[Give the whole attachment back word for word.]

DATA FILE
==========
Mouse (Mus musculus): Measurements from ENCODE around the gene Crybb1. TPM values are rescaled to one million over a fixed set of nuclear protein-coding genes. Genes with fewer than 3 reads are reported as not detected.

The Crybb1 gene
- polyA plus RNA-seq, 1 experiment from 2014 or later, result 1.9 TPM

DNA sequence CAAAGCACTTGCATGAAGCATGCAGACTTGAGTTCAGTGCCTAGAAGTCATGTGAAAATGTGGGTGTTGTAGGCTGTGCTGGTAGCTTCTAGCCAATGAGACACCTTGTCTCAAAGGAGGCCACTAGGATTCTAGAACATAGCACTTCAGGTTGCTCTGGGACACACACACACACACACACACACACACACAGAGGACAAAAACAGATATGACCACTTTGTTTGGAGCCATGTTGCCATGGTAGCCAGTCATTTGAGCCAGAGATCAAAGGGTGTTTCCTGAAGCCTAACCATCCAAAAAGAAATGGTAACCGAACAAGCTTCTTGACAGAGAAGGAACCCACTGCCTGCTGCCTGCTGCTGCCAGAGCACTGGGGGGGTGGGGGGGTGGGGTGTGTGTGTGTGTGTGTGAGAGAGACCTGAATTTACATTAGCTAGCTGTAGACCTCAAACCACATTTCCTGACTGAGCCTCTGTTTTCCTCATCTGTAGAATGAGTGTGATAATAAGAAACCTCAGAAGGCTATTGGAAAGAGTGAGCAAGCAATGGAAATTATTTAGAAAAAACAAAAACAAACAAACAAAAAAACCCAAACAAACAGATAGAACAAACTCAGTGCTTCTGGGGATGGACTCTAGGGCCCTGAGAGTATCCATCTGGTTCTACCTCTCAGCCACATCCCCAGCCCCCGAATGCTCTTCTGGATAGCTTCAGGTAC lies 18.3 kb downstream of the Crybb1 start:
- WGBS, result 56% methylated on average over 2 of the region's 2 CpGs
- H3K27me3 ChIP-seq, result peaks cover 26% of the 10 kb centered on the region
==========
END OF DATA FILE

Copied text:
Mouse (Mus musculus): Measurements from ENCODE around the gene Crybb1. TPM values are rescaled to one million over a fixed set of nuclear protein-coding genes. Genes with fewer than 3 reads are reported as not detected.

The Crybb1 gene
- polyA plus RNA-seq, 1 experiment from 2014 or later, result 1.9 TPM

DNA sequence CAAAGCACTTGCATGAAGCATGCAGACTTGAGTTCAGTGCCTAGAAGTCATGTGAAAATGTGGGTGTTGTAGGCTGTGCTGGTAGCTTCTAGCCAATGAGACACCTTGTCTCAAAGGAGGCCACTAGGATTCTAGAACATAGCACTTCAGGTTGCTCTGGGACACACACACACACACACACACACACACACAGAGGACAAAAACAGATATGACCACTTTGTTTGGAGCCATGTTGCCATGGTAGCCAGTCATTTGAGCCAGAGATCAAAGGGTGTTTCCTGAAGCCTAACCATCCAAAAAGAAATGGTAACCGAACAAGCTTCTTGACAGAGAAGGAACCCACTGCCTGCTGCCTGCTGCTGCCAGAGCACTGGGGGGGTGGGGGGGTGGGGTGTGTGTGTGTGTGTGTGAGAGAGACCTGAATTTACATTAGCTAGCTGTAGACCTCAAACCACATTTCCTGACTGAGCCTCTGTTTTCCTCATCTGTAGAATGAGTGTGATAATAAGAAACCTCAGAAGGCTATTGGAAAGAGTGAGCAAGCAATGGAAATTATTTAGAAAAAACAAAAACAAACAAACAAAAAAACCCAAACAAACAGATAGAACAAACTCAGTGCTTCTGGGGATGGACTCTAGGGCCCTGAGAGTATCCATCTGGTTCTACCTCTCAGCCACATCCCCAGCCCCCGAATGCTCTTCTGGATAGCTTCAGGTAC lies 18.3 kb downstream of the Crybb1 start:
- WGBS, result 56% methylated on average over 2 of the region's 2 CpGs
- H3K27me3 ChIP-seq, result peaks cover 26% of the 10 kb centered on the region